Topics: Roman Catholic Church, Molière, Hypocrisy Pages: 3 (934 words) Published: December 15, 2005
The comedy Tartuffe, written by Jean-Babtiste Moliere, is undoubtedly a satire; the question is what is the poem a satire of: the Catholic religion itself, or the hypocrites within the Church and their corruption? I believe the latter to be the focus of Moliere's commentary.

It is apparent throughout Tartuffe that Moliere has an admiration for religion, as practiced by genuinely pious and humble individuals. Cleante is a character who personifies rationality throughout the play. His character becomes the active voice and is used by Molier as an instrument to express his own ideas and to present several of the comedy's themes. In Act I, Cleante shares his views with Orgon, who is being fooled by the hypocrisy of Tartuffe, saying, "There is nothing I more revere than a soul whose faith is steadfast and sincere, nothing that I more cherish and admire than honest zeal and true religious fire" (p. 322). In this speech, Moliere's respect for religion is evident. Moliere believed in the value of sincere devoutness. While he felt that hypocrisy and corruption did exist in the Church, he did not advocate the abandonment of faith and religion. This contention is a primary theme in Tartuffe.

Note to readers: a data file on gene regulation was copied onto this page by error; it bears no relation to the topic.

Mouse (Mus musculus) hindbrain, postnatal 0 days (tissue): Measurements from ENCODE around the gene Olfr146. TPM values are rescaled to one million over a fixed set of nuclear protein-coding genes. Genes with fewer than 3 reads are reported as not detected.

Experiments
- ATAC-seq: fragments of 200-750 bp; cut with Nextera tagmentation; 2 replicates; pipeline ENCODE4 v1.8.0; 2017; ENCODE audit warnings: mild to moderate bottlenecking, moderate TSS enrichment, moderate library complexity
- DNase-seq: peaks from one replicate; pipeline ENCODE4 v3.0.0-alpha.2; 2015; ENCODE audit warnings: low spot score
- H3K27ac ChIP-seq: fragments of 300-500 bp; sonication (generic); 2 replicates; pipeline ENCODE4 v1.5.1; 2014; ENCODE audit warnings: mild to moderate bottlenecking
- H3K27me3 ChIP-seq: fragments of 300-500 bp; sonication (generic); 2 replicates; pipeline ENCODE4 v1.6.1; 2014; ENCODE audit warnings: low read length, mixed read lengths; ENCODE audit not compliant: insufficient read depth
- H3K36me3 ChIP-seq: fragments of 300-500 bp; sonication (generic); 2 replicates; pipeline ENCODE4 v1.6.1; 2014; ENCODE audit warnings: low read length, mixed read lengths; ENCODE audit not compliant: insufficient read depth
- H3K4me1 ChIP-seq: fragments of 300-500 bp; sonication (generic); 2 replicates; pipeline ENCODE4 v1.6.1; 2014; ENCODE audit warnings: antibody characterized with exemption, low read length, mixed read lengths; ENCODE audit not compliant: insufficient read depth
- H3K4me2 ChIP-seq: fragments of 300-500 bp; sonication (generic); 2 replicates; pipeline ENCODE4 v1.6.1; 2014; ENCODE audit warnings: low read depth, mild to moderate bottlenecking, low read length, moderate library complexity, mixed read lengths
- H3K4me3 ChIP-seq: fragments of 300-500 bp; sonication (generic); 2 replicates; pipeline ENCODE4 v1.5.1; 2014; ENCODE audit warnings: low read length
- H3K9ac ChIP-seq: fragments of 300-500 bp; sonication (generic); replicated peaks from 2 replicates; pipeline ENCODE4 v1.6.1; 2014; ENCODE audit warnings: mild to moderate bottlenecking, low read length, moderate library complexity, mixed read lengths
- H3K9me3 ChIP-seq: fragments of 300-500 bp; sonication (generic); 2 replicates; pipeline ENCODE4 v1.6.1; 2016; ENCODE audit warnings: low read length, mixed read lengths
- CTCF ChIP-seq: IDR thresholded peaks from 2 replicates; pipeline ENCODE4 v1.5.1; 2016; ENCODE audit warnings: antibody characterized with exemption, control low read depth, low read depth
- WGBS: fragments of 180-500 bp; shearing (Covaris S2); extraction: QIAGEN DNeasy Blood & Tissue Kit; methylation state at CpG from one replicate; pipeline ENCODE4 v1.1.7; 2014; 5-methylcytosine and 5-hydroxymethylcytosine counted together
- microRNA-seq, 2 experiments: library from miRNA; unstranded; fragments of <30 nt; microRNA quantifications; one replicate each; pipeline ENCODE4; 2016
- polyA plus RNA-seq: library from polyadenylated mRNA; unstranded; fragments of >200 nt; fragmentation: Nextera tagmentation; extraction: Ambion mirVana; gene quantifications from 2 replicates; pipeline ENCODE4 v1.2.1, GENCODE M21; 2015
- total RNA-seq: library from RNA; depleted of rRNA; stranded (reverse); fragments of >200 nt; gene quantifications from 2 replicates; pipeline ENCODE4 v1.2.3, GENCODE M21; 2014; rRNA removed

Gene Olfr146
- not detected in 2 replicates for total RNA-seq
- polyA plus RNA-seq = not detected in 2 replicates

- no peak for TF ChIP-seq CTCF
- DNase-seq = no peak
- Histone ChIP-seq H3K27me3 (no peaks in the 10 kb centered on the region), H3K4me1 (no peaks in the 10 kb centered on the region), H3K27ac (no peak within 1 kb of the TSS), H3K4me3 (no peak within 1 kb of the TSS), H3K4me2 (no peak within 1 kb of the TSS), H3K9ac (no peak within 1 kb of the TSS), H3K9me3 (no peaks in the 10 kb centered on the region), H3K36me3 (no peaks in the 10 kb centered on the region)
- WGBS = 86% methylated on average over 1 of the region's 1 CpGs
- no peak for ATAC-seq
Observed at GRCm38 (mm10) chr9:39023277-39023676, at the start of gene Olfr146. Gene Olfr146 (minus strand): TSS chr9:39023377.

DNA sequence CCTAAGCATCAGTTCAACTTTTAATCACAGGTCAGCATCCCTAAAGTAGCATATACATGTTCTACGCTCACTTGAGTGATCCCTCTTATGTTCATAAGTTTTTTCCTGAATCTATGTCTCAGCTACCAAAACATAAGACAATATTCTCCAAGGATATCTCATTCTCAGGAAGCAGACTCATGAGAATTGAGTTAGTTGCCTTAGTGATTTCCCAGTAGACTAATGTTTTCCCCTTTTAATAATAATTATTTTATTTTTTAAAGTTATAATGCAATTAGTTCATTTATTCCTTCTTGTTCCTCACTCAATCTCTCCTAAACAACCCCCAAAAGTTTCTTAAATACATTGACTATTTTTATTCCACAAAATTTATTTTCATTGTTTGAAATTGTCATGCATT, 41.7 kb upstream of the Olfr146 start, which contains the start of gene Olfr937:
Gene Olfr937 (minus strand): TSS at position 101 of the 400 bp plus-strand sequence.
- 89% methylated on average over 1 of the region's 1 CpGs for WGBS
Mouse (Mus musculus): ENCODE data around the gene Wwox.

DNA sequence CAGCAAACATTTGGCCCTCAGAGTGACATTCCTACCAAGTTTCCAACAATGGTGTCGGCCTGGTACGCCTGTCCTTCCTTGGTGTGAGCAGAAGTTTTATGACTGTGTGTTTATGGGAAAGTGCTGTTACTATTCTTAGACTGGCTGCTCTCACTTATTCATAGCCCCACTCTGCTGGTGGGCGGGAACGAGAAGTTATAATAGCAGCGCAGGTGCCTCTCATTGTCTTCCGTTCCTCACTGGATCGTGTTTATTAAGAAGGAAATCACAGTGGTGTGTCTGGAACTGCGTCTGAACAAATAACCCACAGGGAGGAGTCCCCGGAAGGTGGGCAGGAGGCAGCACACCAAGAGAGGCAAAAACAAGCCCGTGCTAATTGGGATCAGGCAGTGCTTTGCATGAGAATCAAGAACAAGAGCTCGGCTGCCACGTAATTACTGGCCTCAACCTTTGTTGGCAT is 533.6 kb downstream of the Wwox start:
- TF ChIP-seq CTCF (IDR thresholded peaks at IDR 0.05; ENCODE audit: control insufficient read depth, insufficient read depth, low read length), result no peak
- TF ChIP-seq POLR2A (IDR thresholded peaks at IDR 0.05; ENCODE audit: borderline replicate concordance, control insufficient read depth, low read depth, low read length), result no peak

Moliere's comedy disapproves of those who worship merely for show. In referring to hypocrites, and more specifically Tartuffe, Cleante proclaims, "So there is nothing that I find more base than specious piety's dishonest face- than these bold mountebanks, these histrios whose impious mummeries and hollow shows exploit our love of Heaven" (p.322). From statements such as this, it is evident that Moliere's intent for this play was to satirize hypocrites within the church. However, church officials damned Tartuffe as "a play which offends piety" filled with "abominations from beginning to end" (p. 306)? When King Louis XIV asked why so much commotion was being made by the Catholic Church over Tartuffe, his prince replied "It is because the comedy of… Moliere makes fun of them,...
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